* ENOPROTOOPT: (libc)Error Codes.
* ENOSPC: (libc)Error Codes.
* ENOSR: (libc)Error Codes.
* ENOSTR: (libc)Error Codes.
* ENOSYS: (libc)Error Codes.
* ENOTBLK: (libc)Error Codes.
* ENOTCONN: (libc)Error Codes.
* ENOTDIR: (libc)Error Codes.
* ENOTEMPTY: (libc)Error Codes.
* ENOTNAM: (libc)Error Codes.
* ENOTRECOVERABLE: (libc)Error Codes.
* ENOTSOCK: (libc)Error Codes.
* ENOTSUP: (libc)Error Codes.
* ENOTTY: (libc)Error Codes.
* ENOTUNIQ: (libc)Error Codes.
* ENXIO: (libc)Error Codes.
* EOF: (libc)EOF and Errors.
* EOPNOTSUPP: (libc)Error Codes.
* EOVERFLOW: (libc)Error Codes.
* EOWNERDEAD: (libc)Error Codes.
* EPERM: (libc)Error Codes.
* EPFNOSUPPORT: (libc)Error Codes.
* EPIPE: (libc)Error Codes.
* EPROCLIM: (libc)Error Codes.
* EPROCUNAVAIL: (libc)Error Codes.
* EPROGMISMATCH: (libc)Error Codes.
* EPROGUNAVAIL: (libc)Error Codes.
* EPROTO: (libc)Error Codes.
* EPROTONOSUPPORT: (libc)Error Codes.
* EPROTOTYPE: (libc)Error Codes.
* EQUIV_CLASS_MAX: (libc)Utility Limits.
* ERANGE: (libc)Error Codes.
* EREMCHG: (libc)Error Codes.
* EREMOTE: (libc)Error Codes.
* EREMOTEIO: (libc)Error Codes.
* ERESTART: (libc)Error Codes.
* ERFKILL: (libc)Error Codes.
* EROFS: (libc)Error Codes.
* ERPCMISMATCH: (libc)Error Codes.
* ESHUTDOWN: (libc)Error Codes.
* ESOCKTNOSUPPORT: (libc)Error Codes.
* ESPIPE: (libc)Error Codes.
* ESRCH: (libc)Error Codes.
* ESRMNT: (libc)Error Codes.
* ESTALE: (libc)Error Codes.
* ESTRPIPE: (libc)Error Codes.
* ETIME: (libc)Error Codes.
* ETIMEDOUT: (libc)Error Codes.
* ETOOMANYREFS: (libc)Error Codes.
* ETXTBSY: (libc)Error Codes.
* EUCLEAN: (libc)Error Codes.
* EUNATCH: (libc)Error Codes.
* EUSERS: (libc)Error Codes.
* EWOULDBLOCK: (libc)Error Codes.
* EXDEV: (libc)Error Codes.
* EXFULL: (libc)Error Codes.
* EXIT_FAILURE: (libc)Exit Status.
* EXIT_SUCCESS: (libc)Exit Status.
* EXPR_NEST_MAX: (libc)Utility Limits.
* FD_CLOEXEC: (libc)Descriptor Flags.
* FD_CLR: (libc)Waiting for I/O.
* FD_ISSET: (libc)Waiting for I/O.
* FD_SET: (libc)Waiting for I/O.
* FD_SETSIZE: (libc)Waiting for I/O.
* FD_ZERO: (libc)Waiting for I/O.
* FILENAME_MAX: (libc)Limits for Files.
* FLUSHO: (libc)Local Modes.
* FOPEN_MAX: (libc)Opening Streams.
* FP_ILOGB0: (libc)Exponents and Logarithms.
* FP_ILOGBNAN: (libc)Exponents and Logarithms.
* F_DUPFD: (libc)Duplicating Descriptors.
* F_GETFD: (libc)Descriptor Flags.
* F_GETFL: (libc)Getting File Status Flags.
* F_GETLK: (libc)File Locks.
* F_GETOWN: (libc)Interrupt Input.
* F_OK: (libc)Testing File Access.
* F_SETFD: (libc)Descriptor Flags.
* F_SETFL: (libc)Getting File Status Flags.
* F_SETLK: (libc)File Locks.
* F_SETLKW: (libc)File Locks.
* F_SETOWN: (libc)Interrupt Input.
* HUGE_VAL: (libc)Math Error Reporting.
* HUGE_VALF: (libc)Math Error Reporting.
* HUGE_VALL: (libc)Math Error Reporting.
* HUPCL: (libc)Control Modes.
* I: (libc)Complex Numbers.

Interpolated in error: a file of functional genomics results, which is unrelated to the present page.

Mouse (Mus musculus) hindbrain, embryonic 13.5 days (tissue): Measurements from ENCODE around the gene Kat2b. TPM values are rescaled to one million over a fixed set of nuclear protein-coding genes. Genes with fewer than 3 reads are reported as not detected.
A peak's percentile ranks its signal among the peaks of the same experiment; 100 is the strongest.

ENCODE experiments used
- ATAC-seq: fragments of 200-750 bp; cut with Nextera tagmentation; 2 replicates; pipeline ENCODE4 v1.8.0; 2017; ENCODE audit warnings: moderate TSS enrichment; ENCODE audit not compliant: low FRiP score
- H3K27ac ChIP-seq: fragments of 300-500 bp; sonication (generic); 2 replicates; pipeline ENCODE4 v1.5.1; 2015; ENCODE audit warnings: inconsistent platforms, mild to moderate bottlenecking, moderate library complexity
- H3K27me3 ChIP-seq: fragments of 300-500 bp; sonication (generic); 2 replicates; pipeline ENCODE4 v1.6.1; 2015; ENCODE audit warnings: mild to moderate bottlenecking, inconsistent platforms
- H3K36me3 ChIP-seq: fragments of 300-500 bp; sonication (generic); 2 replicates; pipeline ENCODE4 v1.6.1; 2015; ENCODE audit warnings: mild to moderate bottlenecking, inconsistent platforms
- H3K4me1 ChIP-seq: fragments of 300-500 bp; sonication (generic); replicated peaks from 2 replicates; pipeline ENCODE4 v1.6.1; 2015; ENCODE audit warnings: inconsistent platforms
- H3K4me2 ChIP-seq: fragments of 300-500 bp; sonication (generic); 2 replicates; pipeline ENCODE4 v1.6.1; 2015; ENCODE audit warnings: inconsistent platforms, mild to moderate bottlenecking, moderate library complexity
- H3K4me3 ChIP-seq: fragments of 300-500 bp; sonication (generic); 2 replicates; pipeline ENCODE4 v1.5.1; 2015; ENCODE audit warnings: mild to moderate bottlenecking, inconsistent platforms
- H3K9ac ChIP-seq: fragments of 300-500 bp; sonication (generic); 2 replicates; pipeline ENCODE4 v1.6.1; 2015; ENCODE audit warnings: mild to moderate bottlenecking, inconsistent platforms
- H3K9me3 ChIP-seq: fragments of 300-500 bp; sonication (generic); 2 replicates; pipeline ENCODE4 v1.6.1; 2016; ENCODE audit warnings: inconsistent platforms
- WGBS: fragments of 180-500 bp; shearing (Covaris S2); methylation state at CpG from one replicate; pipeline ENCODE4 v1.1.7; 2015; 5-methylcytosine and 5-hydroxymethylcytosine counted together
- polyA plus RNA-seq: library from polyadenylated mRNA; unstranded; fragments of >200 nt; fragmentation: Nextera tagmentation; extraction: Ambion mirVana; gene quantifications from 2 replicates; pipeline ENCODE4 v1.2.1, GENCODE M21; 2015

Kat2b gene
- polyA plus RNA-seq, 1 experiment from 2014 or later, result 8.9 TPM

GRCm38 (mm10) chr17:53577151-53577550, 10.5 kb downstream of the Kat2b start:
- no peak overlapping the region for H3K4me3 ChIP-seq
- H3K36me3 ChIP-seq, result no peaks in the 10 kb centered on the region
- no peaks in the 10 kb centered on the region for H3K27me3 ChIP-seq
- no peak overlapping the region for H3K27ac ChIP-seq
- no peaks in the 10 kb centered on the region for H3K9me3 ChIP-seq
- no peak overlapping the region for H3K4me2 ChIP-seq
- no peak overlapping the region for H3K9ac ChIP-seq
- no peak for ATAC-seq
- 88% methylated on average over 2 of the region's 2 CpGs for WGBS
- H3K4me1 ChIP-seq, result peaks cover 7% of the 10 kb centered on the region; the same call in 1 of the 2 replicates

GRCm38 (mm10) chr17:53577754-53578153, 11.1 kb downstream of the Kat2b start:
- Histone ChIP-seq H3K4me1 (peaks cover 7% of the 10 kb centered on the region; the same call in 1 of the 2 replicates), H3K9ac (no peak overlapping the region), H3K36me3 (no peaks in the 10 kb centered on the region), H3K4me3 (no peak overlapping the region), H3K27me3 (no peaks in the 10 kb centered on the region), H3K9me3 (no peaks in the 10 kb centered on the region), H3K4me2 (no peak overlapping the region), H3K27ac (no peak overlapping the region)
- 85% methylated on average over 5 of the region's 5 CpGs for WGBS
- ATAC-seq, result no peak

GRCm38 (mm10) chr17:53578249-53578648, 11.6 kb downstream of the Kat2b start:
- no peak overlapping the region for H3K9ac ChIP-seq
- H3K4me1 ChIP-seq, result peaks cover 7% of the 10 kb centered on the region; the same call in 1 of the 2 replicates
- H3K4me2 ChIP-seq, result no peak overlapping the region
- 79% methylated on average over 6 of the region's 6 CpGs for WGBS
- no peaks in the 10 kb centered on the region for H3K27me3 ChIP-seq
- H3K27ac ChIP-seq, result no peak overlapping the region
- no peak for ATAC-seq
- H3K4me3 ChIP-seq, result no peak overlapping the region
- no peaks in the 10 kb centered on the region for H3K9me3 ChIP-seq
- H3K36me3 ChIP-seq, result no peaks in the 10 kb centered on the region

* ICANON: (libc)Local Modes.
* ICRNL: (libc)Input Modes.
* IEXTEN: (libc)Local Modes.
* IFNAMSIZ: (libc)Interface Naming.
* IFTODT: (libc)Directory Entries.
* IGNBRK: (libc)Input Modes.
* IGNCR: (libc)Input Modes.
* IGNPAR: (libc)Input Modes.
* IMAXBEL: (libc)Input Modes.
* INADDR_ANY: (libc)Host Address Data Type.
* INADDR_BROADCAST: (libc)Host Address Data Type.
* INADDR_LOOPBACK: (libc)Host Address Data Type.
* INADDR_NONE: (libc)Host Address Data Type.
* INFINITY: (libc)Infinity and NaN.
* INLCR: (libc)Input Modes.
* INPCK: (libc)Input Modes.
* IPPORT_RESERVED: (libc)Ports.
* IPPORT_USERRESERVED: (libc)Ports.
* ISIG: (libc)Local Modes.
* ISTRIP: (libc)Input Modes.
* IXANY: (libc)Input Modes.
* IXOFF: (libc)Input Modes.
* IXON: (libc)Input Modes.
* LINE_MAX: (libc)Utility Limits.
* LINK_MAX: (libc)Limits for Files.
* L_ctermid: (libc)Identifying the Terminal.
* L_cuserid: (libc)Who Logged In.
* L_tmpnam: (libc)Temporary Files.
* MAXNAMLEN: (libc)Limits for Files.
* MAXSYMLINKS: (libc)Symbolic Links.
* MAX_CANON: (libc)Limits for Files.
* MAX_INPUT: (libc)Limits for Files.
* MB_CUR_MAX: (libc)Selecting the Conversion.
* MB_LEN_MAX: (libc)Selecting the Conversion.
* MDMBUF: (libc)Control Modes.
* MSG_DONTROUTE: (libc)Socket Data Options.
* MSG_OOB: (libc)Socket Data Options.
* MSG_PEEK: (libc)Socket Data Options.
* NAME_MAX: (libc)Limits for Files.
* NAN: (libc)Infinity and NaN.
* NCCS: (libc)Mode Data Types.
* NGROUPS_MAX: (libc)General Limits.
* NOFLSH: (libc)Local Modes.
* NOKERNINFO: (libc)Local Modes.
* NSIG: (libc)Standard Signals.
* NULL: (libc)Null Pointer Constant.
* ONLCR: (libc)Output Modes.
* ONOEOT: (libc)Output Modes.
* OPEN_MAX: (libc)General Limits.
* OPOST: (libc)Output Modes.
* OXTABS: (libc)Output Modes.
* O_ACCMODE: (libc)Access Modes.
* O_APPEND: (libc)Operating Modes.
* O_ASYNC: (libc)Operating Modes.
* O_CREAT: (libc)Open-time Flags.
* O_EXCL: (libc)Open-time Flags.
* O_EXEC: (libc)Access Modes.
* O_EXLOCK: (libc)Open-time Flags.
* O_FSYNC: (libc)Operating Modes.
* O_IGNORE_CTTY: (libc)Open-time Flags.
* O_NDELAY: (libc)Operating Modes.
* O_NOATIME: (libc)Operating Modes.
* O_NOCTTY: (libc)Open-time Flags.
* O_NOLINK: (libc)Open-time Flags.
* O_NONBLOCK: (libc)Open-time Flags.
* O_NONBLOCK: (libc)Operating Modes.
* O_NOTRANS: (libc)Open-time Flags.
* O_RDONLY: (libc)Access Modes.
* O_RDWR: (libc)Access Modes.
* O_READ: (libc)Access Modes.
* O_SHLOCK: (libc)Open-time Flags.